Early Spring Brings Warm Days and Cold Nights: Frost Cracks on Trees

Article by Shawn Kelly, Forestry Assistance Program Forester for the Allegan, Barry, and Ottawa Conservation Districts

Under some conditions rapid expansion of the living inner bark can form a vertical crack in the bark, or a “split.” This is especially common on young smooth barked species such as maple and beech.  If you look closely at a new split and you are able to see the wood below, this is likely a “frost crack” or the result of sunscald.

Sunscald most often occurs on the southwest side of young trees with thin bark. On a warm winter day direct sun can heat exposed bark substantially. If this heating is closely followed by freezing temperatures, often at night, death of the inner bark may occur. The injury will not likely be visible until spring growth resumes, and then appears as sunken or discolored bark. The bark may then split or fall off in patches or vertical strips. Often spitting is accompanied by sap “bleeding”. This is a common phenomenon and is a result of high sap pressure within the tree associated with this time of year (think maple sugar). Wrapping the trunks of young trees with a commercial tree wrap made of insulating paper in November can prevent sunscald. Trunk wraps must be removed by early spring.

Frost cracks are caused by conditions similar to those responsible for sunscald. In late winter and early spring, water in the inner bark and in the wood expands and contracts under fluctuating temperatures. Rapid expansion and contraction of water within the wood and bark, particularly under freezing night temperatures, can result in a crack. Recent evidence suggests frost cracks develop as a result of a previous trunk injury. Frost cracks may be up to several feet long and are often found on the southwest side of the tree. Rapid expansion of the inner bark can also occur as a result of other fluctuating growth conditions. Dry weather followed by wet weather can result in sudden growth that may cause splits. Avoiding fertilization late in the growing season can reduce the incidence of splits. Instead, wait to apply fertilizer until after the leaves have dropped in the fall.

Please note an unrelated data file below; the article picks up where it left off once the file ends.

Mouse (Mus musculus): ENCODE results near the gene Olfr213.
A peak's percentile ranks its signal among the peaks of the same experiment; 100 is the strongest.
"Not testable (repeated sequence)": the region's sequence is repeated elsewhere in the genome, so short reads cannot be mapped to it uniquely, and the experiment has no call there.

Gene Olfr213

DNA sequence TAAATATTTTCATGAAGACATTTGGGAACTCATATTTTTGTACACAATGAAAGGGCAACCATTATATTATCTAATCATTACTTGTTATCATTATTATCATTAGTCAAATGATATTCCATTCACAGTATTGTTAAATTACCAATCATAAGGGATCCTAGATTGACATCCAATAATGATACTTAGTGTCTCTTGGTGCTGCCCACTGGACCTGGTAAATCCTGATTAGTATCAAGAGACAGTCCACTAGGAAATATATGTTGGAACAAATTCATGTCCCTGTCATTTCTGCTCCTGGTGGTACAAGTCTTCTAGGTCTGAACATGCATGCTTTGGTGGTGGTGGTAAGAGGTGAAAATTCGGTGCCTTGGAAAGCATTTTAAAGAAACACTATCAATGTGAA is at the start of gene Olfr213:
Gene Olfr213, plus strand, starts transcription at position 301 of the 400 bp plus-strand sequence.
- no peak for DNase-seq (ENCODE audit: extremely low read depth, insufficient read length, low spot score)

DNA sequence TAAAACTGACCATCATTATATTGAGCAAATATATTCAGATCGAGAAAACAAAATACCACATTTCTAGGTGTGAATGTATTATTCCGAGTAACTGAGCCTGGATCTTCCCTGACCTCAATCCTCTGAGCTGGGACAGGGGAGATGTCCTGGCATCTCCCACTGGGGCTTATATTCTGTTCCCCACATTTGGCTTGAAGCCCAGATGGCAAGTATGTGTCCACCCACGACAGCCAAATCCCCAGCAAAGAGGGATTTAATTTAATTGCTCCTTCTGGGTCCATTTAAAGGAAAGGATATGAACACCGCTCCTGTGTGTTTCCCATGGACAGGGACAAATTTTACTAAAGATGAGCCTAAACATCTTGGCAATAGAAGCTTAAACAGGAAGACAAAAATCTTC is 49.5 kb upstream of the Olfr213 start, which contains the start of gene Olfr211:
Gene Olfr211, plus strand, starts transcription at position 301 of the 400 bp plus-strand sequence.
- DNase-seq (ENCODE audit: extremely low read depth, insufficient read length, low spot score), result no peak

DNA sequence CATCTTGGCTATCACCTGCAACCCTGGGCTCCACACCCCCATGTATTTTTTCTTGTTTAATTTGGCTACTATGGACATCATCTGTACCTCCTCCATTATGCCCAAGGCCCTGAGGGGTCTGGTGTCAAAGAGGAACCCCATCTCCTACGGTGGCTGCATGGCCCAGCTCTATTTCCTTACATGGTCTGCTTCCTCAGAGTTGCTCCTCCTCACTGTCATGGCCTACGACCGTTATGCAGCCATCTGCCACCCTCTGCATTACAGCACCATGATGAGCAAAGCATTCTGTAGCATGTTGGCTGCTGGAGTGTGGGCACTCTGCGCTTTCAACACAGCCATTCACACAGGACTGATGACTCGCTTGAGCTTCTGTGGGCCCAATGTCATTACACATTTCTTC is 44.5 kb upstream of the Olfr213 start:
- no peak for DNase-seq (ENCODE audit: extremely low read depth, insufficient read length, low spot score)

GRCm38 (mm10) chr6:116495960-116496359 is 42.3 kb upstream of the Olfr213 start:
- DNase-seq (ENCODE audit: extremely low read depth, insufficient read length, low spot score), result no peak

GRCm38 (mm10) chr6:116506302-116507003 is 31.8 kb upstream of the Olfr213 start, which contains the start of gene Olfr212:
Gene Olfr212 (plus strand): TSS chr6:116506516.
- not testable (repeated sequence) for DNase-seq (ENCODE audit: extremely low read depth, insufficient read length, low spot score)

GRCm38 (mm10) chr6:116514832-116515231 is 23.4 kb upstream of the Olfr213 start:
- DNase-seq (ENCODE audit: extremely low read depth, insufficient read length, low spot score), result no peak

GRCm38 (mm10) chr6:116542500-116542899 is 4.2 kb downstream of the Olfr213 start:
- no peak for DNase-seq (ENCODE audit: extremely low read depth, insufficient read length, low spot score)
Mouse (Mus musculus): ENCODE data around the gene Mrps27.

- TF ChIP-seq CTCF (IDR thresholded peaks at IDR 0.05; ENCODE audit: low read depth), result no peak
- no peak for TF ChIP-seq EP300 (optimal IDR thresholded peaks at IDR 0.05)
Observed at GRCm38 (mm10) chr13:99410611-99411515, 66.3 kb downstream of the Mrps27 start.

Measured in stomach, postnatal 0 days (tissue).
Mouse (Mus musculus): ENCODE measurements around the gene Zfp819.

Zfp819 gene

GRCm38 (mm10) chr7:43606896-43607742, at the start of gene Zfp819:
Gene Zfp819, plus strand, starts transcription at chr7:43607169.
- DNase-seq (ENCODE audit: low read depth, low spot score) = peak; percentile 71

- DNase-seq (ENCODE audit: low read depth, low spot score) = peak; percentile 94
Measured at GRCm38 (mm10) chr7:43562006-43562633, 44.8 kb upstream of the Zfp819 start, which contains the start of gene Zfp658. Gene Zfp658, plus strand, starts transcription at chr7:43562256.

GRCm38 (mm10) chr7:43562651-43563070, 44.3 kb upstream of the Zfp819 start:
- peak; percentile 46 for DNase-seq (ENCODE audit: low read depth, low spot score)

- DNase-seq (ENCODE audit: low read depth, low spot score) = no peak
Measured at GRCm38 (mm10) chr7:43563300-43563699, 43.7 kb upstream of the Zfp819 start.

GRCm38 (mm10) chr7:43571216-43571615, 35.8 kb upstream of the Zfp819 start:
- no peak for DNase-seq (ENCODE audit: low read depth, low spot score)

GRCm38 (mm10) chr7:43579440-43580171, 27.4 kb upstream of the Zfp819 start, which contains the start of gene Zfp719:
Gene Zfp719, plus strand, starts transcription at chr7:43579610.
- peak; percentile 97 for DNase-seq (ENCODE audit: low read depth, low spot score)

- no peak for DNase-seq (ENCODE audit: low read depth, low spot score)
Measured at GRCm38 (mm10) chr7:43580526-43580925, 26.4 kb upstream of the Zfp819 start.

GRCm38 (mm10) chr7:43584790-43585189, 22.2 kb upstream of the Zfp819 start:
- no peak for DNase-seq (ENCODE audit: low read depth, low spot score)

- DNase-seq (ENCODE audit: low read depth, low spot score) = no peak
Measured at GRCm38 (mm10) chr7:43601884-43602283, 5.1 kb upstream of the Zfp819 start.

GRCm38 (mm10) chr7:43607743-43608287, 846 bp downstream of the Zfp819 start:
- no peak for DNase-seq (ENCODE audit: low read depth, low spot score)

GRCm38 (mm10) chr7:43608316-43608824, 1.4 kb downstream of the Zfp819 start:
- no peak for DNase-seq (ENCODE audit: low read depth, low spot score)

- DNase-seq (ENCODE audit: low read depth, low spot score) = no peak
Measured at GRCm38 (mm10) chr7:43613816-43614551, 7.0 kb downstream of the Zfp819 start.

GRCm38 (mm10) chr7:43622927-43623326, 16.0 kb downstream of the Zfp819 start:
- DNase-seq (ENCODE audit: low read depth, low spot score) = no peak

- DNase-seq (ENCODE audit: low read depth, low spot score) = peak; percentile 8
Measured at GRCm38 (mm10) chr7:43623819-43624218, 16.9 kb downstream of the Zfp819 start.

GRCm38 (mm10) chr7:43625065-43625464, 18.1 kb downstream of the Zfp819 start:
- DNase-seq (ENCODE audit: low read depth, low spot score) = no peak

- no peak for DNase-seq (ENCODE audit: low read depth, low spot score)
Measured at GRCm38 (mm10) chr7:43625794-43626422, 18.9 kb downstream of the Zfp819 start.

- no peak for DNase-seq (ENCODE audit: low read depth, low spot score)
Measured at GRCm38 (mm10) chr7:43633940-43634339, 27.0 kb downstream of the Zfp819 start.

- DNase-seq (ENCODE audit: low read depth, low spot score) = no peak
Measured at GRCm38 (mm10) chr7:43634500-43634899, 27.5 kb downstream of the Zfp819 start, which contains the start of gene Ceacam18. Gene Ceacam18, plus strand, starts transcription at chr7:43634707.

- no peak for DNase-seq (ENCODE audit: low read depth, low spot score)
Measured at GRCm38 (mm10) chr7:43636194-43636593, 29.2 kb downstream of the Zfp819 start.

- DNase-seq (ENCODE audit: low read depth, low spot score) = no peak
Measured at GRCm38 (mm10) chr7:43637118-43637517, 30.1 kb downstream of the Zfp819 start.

Splits and sunscald are usually not fatal although they may allow the entry of insects or disease. The tree will normally heal by itself through growth of the living inner bark on the sides of the split. Research has shown that commercially available wound paints are not helpful to this healing process, and so are not recommended for treatment of splits or sunscald. Tracing around the wound with a sharp knife to remove loose bark may stimulate growth of the cambium and speed healing. Ensure the knife is sterilized before use, and carefully remove no more than ½ inch of bark from around the wound. Applying fertilizer in the spring may also help the healing process.

You can contact the Allegan, Barry, and Ottawa Conservation District Forester, Shawn Kelly, for more information regarding this and other forest health issues by emailing shawn.kelly@macd.org or calling (269) 948-8056, ext. 114.

Leave a Reply

Your email address will not be published. Required fields are marked *